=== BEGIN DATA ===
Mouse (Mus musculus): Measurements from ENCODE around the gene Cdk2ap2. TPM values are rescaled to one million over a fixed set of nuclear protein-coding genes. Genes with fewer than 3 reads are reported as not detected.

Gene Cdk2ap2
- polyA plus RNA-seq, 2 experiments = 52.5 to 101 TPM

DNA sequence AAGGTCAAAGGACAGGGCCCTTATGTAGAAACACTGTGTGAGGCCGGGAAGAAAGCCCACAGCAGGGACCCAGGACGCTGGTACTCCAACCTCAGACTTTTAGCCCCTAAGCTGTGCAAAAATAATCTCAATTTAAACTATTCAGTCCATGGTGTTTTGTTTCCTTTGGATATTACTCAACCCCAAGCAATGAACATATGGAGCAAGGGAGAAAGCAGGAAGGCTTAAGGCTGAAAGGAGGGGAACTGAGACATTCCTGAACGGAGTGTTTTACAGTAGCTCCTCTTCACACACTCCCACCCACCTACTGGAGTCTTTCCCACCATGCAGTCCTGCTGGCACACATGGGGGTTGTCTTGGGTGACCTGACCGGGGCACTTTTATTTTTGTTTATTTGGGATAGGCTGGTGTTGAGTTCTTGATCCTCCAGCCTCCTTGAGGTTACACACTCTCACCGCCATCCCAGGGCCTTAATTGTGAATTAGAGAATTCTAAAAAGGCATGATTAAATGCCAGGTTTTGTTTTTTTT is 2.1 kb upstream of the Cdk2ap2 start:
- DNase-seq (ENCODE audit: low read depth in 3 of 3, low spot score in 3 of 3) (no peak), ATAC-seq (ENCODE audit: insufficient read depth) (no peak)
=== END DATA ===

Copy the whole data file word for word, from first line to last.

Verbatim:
Mouse (Mus musculus): Measurements from ENCODE around the gene Cdk2ap2. TPM values are rescaled to one million over a fixed set of nuclear protein-coding genes. Genes with fewer than 3 reads are reported as not detected.

Gene Cdk2ap2
- polyA plus RNA-seq, 2 experiments = 52.5 to 101 TPM

DNA sequence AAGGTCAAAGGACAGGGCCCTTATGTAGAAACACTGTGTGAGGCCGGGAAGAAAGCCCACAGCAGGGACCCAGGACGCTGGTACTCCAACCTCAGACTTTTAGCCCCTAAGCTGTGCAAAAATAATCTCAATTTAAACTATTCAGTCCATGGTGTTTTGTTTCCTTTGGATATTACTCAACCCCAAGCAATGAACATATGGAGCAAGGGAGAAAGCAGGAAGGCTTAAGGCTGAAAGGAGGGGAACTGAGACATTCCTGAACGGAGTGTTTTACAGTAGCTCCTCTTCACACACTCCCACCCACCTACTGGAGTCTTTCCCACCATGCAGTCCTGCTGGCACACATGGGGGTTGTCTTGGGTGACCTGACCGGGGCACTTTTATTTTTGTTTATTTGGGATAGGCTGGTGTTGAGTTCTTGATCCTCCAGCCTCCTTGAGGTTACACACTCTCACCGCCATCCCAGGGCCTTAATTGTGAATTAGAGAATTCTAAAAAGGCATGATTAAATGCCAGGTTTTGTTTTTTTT is 2.1 kb upstream of the Cdk2ap2 start:
- DNase-seq (ENCODE audit: low read depth in 3 of 3, low spot score in 3 of 3) (no peak), ATAC-seq (ENCODE audit: insufficient read depth) (no peak)